They sort of “translate” the signal that your strings transfer to the poles and magnets, and these sound waves help convert the electronic signal into audible energy.
Pretty simple, right? Think of it as sort of an interpreter, capable of understanding your string nuances and transfers them to the amplifier for the world to hear your beautiful music.
Which pickup is right for me?
This can be pretty easy to understand. Although there are a lot of terminologies out there that seem daunting, it’s important to know that it all boils down to the sort of sound you’re into.
If you’re pretty much into the Fender sound (think Stratocasters, Telecasters, and Jazzmasters), then chances are the single-coil option is the one to do the trick for you.
Popular Stratocaster users are Eric Clapton, John Mayer, and Stevie Ray Vaughan. If you’re however into the heavier Gibson and Epiphone sound (think SGs and Les Pauls), then a humbucker can be the thing for you! Popular Les Paul users are Jimmy Page, Slash, Mark Sheehan (The Script).
Coil Splits & Taps
Sometimes, guitarists and musicians would want the best of both worlds. Thanks to today’s modern technological advancement, it’s possible to achieve these said tones in one guitar!
Coil splitting pertains to your humbucker having the option to split between its two coils. This allows you to have a single-coil tone while sporting humbuckers. A coil tap on the other hand involves a specific wiring in the coil into a dedicated switch that allows the player to control the desired sound that the musician prefers.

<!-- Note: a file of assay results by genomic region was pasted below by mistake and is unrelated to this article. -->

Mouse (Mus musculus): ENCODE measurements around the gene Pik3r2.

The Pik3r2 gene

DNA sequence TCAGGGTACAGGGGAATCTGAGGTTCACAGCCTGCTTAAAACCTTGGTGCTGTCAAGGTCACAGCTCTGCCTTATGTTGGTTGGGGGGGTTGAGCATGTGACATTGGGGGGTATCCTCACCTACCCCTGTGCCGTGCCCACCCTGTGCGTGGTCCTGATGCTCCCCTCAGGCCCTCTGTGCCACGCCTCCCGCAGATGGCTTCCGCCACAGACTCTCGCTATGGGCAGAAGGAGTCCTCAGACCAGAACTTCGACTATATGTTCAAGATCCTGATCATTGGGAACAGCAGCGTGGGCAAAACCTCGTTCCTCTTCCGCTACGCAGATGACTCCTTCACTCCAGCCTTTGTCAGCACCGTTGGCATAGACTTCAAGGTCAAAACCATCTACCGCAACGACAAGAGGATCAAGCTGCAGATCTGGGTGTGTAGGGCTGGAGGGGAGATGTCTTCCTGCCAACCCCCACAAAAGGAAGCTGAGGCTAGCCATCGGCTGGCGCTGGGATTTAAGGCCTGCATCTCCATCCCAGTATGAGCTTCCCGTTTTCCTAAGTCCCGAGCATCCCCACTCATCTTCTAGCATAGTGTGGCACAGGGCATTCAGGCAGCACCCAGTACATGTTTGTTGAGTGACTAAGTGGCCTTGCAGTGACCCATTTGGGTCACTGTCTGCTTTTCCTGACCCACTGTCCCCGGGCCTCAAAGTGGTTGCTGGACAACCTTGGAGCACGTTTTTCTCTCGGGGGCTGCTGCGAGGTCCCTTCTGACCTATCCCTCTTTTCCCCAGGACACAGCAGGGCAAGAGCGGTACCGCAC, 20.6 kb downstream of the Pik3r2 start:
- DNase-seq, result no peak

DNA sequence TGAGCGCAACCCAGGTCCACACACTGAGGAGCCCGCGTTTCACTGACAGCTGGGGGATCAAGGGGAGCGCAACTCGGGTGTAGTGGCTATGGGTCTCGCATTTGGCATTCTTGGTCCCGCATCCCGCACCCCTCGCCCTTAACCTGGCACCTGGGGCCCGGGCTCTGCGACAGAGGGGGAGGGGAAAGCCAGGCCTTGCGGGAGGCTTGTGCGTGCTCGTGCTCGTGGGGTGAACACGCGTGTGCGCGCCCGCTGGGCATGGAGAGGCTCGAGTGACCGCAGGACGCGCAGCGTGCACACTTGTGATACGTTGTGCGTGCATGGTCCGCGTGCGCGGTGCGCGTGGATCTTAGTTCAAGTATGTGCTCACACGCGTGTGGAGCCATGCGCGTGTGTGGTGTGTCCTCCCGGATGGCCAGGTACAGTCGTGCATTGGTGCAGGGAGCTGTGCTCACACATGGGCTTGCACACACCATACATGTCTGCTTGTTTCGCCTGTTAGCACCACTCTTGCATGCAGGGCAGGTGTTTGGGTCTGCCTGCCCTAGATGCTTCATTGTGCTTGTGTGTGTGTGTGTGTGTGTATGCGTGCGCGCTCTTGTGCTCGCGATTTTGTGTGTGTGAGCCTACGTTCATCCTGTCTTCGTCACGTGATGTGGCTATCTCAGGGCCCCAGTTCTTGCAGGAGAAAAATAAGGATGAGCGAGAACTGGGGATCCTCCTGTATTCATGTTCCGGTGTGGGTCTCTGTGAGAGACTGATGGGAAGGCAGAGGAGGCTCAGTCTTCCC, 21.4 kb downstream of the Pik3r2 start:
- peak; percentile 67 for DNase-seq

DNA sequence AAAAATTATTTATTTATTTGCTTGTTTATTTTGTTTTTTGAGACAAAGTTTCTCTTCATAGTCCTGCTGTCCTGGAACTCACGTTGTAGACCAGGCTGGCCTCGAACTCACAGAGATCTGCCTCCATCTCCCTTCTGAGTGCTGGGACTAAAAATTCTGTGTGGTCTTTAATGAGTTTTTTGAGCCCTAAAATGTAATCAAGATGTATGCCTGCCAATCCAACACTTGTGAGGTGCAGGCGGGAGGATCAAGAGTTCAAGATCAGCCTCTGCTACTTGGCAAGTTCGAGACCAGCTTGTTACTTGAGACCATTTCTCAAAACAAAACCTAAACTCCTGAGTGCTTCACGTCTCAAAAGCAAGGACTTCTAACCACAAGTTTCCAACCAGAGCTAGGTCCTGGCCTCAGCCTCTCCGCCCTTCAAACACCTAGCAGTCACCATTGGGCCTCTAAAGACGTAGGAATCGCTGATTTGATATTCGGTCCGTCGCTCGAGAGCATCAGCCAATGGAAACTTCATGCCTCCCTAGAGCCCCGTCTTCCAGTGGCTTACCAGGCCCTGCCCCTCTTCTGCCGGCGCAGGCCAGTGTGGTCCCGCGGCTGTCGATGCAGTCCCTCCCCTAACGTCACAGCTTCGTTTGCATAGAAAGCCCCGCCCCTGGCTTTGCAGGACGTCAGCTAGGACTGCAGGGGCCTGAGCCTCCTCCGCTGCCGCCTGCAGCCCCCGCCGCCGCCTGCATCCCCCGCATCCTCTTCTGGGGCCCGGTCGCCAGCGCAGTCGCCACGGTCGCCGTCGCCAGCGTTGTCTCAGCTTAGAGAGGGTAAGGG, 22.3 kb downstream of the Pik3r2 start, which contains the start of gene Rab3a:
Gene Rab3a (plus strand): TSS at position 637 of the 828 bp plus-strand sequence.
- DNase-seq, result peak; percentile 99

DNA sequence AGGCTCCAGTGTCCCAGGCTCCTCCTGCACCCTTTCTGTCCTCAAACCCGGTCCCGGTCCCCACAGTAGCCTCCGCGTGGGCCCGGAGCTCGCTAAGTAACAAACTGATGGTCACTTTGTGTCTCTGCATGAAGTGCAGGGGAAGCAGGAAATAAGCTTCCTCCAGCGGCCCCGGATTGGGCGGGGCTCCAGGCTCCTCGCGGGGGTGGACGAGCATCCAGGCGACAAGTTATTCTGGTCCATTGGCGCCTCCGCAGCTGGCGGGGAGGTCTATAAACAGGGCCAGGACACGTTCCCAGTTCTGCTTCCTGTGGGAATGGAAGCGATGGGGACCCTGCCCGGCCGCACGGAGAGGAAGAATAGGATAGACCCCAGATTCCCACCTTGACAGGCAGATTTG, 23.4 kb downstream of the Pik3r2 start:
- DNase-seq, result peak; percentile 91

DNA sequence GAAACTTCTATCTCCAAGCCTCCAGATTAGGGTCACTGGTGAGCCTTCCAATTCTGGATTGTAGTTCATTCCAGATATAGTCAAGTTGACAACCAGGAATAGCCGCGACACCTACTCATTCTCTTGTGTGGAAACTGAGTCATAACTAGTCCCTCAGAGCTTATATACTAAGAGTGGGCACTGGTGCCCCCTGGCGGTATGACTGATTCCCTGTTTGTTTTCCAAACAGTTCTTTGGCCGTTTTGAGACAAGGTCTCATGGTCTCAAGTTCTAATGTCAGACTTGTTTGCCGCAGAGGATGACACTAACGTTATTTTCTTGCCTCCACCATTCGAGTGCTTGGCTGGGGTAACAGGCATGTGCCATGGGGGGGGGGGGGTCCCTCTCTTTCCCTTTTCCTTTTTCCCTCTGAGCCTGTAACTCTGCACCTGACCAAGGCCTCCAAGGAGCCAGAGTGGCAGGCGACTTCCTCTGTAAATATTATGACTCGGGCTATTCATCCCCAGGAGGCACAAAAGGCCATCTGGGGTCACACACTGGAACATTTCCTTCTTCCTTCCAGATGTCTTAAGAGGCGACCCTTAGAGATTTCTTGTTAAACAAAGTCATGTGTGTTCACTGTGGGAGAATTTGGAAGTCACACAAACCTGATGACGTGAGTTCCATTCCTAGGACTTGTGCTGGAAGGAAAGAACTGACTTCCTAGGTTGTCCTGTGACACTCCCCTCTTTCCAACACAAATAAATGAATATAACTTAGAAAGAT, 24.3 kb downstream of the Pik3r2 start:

Single Coil Pickup: Pros & Cons
Right off the bat, one of the main advantages of single-coil pickups is enhanced clarity and brightness. If you’re into cleans and reverbs and delays, the single-coil shines a little bit more than the humbuckers. They are less muffled, making them a perfect option for the low to medium gain player who relies on stage one overdrives or light distortion.
For its downsides, however, single-coils can be much more prone to feedback and noise.
These unwanted hisses can be however cured a little bit by using isolated power supplies or good patches and instrument cables.
Humbuckers: Pros & Cons
One of the most outstanding advantages of the humbucker pickup is that it allows the player to dial in deeper and darker tones compared to single-coils. This is the reason why a lot of heavy rock to metal players prefer the humbucker option. Think Foo Fighters, and think Metallica.
Another advantage is that these pickup types offer more power since they are two single-coils wound together.
But of course, almost everything has its downsides. In terms of clarity, the single-coils get one up ahead over the humbuckers, but they still can be manageable thanks to a few amplifier and equalizer tweaks.
Learning the electric guitar is fun. It’s even more fun if you’re aware of what you should be getting! It all starts with the sound you have in your head and in your ears, Once you know what type of music you want to play, then you’ll always have this guide whenever you want to purchase your new (or your next) guitar.
Have fun exploring!